Step Up is a program designed to encourage healthy, fit and active lifestyles through an increased focus on encouraging you to make time to walk more during your daily routine and to pursue walking as a recreational activity.
As a participant, you will be competing against yourself and your co-workers to see who can log the highest number of steps per week. At the end of 10 weeks, the individual or team with the greatest number of steps will be named the Step Up winner.
In this competition, your employer will track the total number of steps you take every week. Your employer may also provide progress updates throughout the 10-week program period.
Delays in Employee Choice for 2015
State regulators were allowed to recommend a delay for the employee choice model.
* HHS issued a list of FF-SHOPs that will not be
providing employee choice in 2015.
* Employers in these states will be able to
offer a single plan through the SHOP.
* Employee choice is expected to be available
in all FF-SHOPs in 2016.
Don't Forget PCORI Fees due July 31, 2014
The ACA created the Patient-Centered Outcomes Research Institute to help patients, clinicians, payers and the public make informed health decisions by advancing comparative effectiveness research. The Institute's research is funded, in part, through fees paid by health insurance issuers and self-insured health plan sponsors. These fees are widely known as PCORI fees, although they may also be called PCOR fees or comparative effectiveness research (CER) fees.
Issuers and plan sponsors will file Form 720 annually to report and pay the PCORI fee, no later than July 31 of the calendar year following the policy or plan year to which the fee applies. The PCORI fee applies separately to "specified health insurance policies" and "applicable self-insured health plans," and is based on the average number of lives covered under the plan or policy.
News From the Personal Lines Department
The Care You Took To Select It
Is The Care We'll Take to Protect It
You bought it because you loved it!
Whether it's a precious piece of jewelry, a painting, sculpture, antiques, rare coins, or memorabilia, we can help protect the possessions you cherish the most.
Homeowner policies have limitations for protection of valuable items. The limits on many standard homeowner policies for valuables like jewelry and silverware range from $1,000 to $5,000. Is that enough to cover the possessions you love?
We're here to help.
Have a great summer!
Protecting Your Home or Business from Hurricane Damage
By: Marian Migliorisi
Lasting from June through November, the 2014 Atlantic hurricane season is already in full swing. According to the Insurance Information Institute, hurricanes account for 7 of the 10 costliest catastrophes in U.S. history. Producing winds in excess of 150 mph, as well as storm surges, heavy rain falls and flash flooding, we are all too familiar with the devastating damage they bring to our coastlines and several hundred miles inland. Through proper planning, however, you can significantly help protect your home or business from the toll of these natural disasters:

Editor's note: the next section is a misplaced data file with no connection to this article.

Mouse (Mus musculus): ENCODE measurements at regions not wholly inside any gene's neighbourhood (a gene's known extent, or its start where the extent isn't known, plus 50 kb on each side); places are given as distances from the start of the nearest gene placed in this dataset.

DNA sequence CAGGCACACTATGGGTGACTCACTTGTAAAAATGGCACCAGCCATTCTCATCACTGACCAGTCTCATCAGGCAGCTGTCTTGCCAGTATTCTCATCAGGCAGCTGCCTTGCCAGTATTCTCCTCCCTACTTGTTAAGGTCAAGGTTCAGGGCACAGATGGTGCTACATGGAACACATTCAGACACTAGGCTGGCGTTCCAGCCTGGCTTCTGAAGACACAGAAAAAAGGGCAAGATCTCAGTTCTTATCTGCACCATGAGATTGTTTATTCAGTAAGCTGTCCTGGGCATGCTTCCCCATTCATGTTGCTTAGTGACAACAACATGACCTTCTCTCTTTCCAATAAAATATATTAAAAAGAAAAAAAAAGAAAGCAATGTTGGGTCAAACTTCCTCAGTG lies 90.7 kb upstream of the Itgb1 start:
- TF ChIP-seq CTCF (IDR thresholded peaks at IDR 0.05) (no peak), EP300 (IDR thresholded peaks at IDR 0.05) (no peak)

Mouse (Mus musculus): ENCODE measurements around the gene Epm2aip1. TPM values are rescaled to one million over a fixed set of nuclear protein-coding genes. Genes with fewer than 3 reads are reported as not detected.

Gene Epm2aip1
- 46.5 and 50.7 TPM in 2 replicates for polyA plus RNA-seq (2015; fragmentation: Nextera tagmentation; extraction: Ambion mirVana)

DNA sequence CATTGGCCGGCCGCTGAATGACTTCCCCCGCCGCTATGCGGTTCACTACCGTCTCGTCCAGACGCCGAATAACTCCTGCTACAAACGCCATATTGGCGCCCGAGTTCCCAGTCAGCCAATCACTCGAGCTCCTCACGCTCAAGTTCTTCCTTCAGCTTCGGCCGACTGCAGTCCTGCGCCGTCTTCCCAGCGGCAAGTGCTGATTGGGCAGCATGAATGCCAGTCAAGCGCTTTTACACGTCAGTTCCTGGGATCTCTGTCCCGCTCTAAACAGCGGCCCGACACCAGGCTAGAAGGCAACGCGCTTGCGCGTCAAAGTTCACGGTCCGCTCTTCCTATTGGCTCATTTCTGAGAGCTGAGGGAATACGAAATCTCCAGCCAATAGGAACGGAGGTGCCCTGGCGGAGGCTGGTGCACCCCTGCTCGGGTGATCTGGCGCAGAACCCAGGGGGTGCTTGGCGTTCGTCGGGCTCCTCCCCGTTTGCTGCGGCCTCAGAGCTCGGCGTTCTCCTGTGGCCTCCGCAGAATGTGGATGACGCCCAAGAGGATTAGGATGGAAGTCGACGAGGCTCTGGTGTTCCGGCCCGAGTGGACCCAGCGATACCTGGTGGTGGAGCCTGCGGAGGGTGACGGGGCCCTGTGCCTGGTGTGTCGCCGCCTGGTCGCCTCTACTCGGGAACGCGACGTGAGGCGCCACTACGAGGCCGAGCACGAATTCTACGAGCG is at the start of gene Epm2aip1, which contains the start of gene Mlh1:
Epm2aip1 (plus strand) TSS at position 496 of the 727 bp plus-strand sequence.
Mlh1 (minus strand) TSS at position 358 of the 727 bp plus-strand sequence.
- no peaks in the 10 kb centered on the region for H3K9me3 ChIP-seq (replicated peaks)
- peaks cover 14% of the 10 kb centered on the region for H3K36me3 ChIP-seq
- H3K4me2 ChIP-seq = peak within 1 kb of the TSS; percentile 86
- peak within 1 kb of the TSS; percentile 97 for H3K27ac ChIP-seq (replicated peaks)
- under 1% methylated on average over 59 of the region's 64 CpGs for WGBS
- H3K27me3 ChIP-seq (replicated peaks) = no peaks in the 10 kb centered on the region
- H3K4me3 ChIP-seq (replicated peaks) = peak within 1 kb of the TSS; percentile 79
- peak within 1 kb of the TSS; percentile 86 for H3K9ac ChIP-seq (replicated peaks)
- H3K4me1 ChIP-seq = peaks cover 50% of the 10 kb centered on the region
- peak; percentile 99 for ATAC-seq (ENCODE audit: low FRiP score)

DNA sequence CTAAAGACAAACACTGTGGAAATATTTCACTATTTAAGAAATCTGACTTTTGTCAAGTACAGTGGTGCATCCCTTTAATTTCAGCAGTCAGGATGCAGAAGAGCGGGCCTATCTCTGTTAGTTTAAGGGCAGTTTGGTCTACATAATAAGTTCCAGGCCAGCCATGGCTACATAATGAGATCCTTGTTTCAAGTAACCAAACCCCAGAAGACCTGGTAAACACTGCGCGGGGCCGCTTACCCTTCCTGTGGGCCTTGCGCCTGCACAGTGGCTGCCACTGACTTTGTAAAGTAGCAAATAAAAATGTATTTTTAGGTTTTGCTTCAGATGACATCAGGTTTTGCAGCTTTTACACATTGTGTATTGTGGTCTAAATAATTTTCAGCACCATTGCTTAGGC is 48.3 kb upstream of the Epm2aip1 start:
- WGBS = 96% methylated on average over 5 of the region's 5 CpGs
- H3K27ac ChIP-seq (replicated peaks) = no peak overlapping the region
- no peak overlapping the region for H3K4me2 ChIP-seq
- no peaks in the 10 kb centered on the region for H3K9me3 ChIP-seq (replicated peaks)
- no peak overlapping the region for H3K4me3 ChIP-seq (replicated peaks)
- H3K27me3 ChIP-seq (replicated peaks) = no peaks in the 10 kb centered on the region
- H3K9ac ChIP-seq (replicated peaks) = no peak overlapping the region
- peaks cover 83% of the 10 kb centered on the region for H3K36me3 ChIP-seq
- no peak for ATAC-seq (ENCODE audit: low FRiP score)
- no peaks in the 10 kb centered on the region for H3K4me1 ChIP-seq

- Trim tree and shrub branches away from property and remove any weakened trees that could cause damage
- Have the roof inspected for loose shingles or potential problems that could be made worse by wind-driven rain
- Have pre-cut plywood ready to cover windows and doors
- Use caulk to seal cracks and holes that could allow wind-driven rain to enter
- Have a generator available and periodically check it throughout the season to make sure it starts easily
- Make emergency kits easily accessible to family members or employees
Many of the actions above, especially those affecting the exterior shell of the property, should be performed by a licensed and professional contractor or qualified maintenance personnel. These steps coupled with the right insurance can make your home or place of business more resilient to hurricane disasters for seasons to come.
Supreme Court Rejects Contraceptive Mandate for Some Companies
On June 30, 2014, the Supreme Court ruled that the ACA contraceptive coverage mandate violates the Religious Freedom Restoration Act. Therefore, the Court held that the closely-held for-profit corporations involved in these cases have the right to exercise their religious beliefs under the RFRA. The Supreme Court's ruling creates a narrow exception to the ACA's contraceptive mandate for closely held businesses that object to providing coverage for certain types of contraceptives based on their sincere religious beliefs. For all other for-profit employers, the contraceptive coverage mandate will continue to apply. The Court also warned that its decision does not provide a shield for employers that try to cloak illegal discrimination.
Live Well, Work Well
Strength Vs Endurance Training.
Both Strength and Endurance training boast health benefits for people, but focusing on one of those areas could be more beneficial of your certain needs and goals.
- Endurance training /or aerobic exercise is any physical activity that works large muscle groups and uses more oxygen than while resting.
Examples- aerobics, cycling, swimming, running, walking, hiking, and fast-paced sports like tennis and soccer.
- Strength Training is design to firm, strengthen and tone your muscles. As well as to improve balance, coordination, and bone strength. Strength training is also called resistance training or anaerobic exercise. It includes body weight exercises, free weights, weight machines, and resistance tubing.
To read more of our Live Well, Work Well Information Click Here
Cigna hitting the Global market
The health care of your employees abroad should not be a concerns. Global Medical Insurance programs offers employers the flexible to provide worldwide coverage needed.
To accommodate employer financial needs, plan can be customized to length and area of coverage with the flexibility to offer program with multiple deductibles and modes of payment.
Employees under a global program have direct access to a Medical Concierge service, a service that will provide employees personalized assistance in locating the best provider for specific needs, while saving them on out-of-pocket and medical expenses.
You and your employees need to know that you have the proper worldwide coverage.
We have included for your reference information on the Cigna Global product. READ MORE
Succeed With Social Media
Workplace wellness remains a vital initiative for companies striving toward a healthier employee population and reduced health care costs. A significant part of any workplace wellness program is employee communication and education, and social media can be a beneficial way to expand those efforts.